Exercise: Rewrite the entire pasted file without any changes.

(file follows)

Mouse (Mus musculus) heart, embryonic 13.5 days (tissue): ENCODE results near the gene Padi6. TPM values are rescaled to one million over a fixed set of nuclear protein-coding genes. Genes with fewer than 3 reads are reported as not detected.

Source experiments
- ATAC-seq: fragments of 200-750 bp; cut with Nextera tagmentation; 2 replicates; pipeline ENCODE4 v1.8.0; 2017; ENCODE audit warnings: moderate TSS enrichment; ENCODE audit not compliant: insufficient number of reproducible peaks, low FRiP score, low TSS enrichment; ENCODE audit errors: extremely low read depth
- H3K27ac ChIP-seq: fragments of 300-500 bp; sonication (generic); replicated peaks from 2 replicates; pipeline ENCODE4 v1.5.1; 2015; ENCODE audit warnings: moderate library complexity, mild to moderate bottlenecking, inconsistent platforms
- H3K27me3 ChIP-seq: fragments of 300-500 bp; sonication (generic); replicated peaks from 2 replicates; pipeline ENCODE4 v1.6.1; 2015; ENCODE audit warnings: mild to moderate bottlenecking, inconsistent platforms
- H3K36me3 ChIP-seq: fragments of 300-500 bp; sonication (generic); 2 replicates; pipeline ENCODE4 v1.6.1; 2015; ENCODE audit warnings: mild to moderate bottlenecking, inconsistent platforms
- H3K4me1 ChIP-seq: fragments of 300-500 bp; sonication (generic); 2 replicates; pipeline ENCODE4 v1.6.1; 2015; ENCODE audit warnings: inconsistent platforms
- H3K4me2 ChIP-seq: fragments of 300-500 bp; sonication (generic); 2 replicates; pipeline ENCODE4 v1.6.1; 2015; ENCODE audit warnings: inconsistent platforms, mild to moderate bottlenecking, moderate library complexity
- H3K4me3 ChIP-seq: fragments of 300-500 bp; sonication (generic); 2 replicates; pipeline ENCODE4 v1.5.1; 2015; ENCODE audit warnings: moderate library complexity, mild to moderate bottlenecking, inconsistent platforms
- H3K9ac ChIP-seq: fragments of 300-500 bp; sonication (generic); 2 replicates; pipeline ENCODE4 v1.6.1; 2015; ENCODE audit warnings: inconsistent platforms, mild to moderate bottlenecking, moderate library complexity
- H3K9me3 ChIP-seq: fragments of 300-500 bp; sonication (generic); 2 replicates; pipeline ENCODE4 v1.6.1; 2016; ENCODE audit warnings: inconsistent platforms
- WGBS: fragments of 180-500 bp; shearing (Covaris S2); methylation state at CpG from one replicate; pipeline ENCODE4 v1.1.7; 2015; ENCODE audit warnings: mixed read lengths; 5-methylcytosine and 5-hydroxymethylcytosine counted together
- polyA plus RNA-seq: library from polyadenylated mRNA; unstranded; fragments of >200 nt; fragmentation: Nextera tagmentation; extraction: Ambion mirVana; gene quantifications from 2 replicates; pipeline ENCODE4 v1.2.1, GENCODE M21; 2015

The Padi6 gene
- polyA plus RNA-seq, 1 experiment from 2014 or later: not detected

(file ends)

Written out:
Mouse (Mus musculus) heart, embryonic 13.5 days (tissue): ENCODE results near the gene Padi6. TPM values are rescaled to one million over a fixed set of nuclear protein-coding genes. Genes with fewer than 3 reads are reported as not detected.

Source experiments
- ATAC-seq: fragments of 200-750 bp; cut with Nextera tagmentation; 2 replicates; pipeline ENCODE4 v1.8.0; 2017; ENCODE audit warnings: moderate TSS enrichment; ENCODE audit not compliant: insufficient number of reproducible peaks, low FRiP score, low TSS enrichment; ENCODE audit errors: extremely low read depth
- H3K27ac ChIP-seq: fragments of 300-500 bp; sonication (generic); replicated peaks from 2 replicates; pipeline ENCODE4 v1.5.1; 2015; ENCODE audit warnings: moderate library complexity, mild to moderate bottlenecking, inconsistent platforms
- H3K27me3 ChIP-seq: fragments of 300-500 bp; sonication (generic); replicated peaks from 2 replicates; pipeline ENCODE4 v1.6.1; 2015; ENCODE audit warnings: mild to moderate bottlenecking, inconsistent platforms
- H3K36me3 ChIP-seq: fragments of 300-500 bp; sonication (generic); 2 replicates; pipeline ENCODE4 v1.6.1; 2015; ENCODE audit warnings: mild to moderate bottlenecking, inconsistent platforms
- H3K4me1 ChIP-seq: fragments of 300-500 bp; sonication (generic); 2 replicates; pipeline ENCODE4 v1.6.1; 2015; ENCODE audit warnings: inconsistent platforms
- H3K4me2 ChIP-seq: fragments of 300-500 bp; sonication (generic); 2 replicates; pipeline ENCODE4 v1.6.1; 2015; ENCODE audit warnings: inconsistent platforms, mild to moderate bottlenecking, moderate library complexity
- H3K4me3 ChIP-seq: fragments of 300-500 bp; sonication (generic); 2 replicates; pipeline ENCODE4 v1.5.1; 2015; ENCODE audit warnings: moderate library complexity, mild to moderate bottlenecking, inconsistent platforms
- H3K9ac ChIP-seq: fragments of 300-500 bp; sonication (generic); 2 replicates; pipeline ENCODE4 v1.6.1; 2015; ENCODE audit warnings: inconsistent platforms, mild to moderate bottlenecking, moderate library complexity
- H3K9me3 ChIP-seq: fragments of 300-500 bp; sonication (generic); 2 replicates; pipeline ENCODE4 v1.6.1; 2016; ENCODE audit warnings: inconsistent platforms
- WGBS: fragments of 180-500 bp; shearing (Covaris S2); methylation state at CpG from one replicate; pipeline ENCODE4 v1.1.7; 2015; ENCODE audit warnings: mixed read lengths; 5-methylcytosine and 5-hydroxymethylcytosine counted together
- polyA plus RNA-seq: library from polyadenylated mRNA; unstranded; fragments of >200 nt; fragmentation: Nextera tagmentation; extraction: Ambion mirVana; gene quantifications from 2 replicates; pipeline ENCODE4 v1.2.1, GENCODE M21; 2015

The Padi6 gene
- polyA plus RNA-seq, 1 experiment from 2014 or later: not detected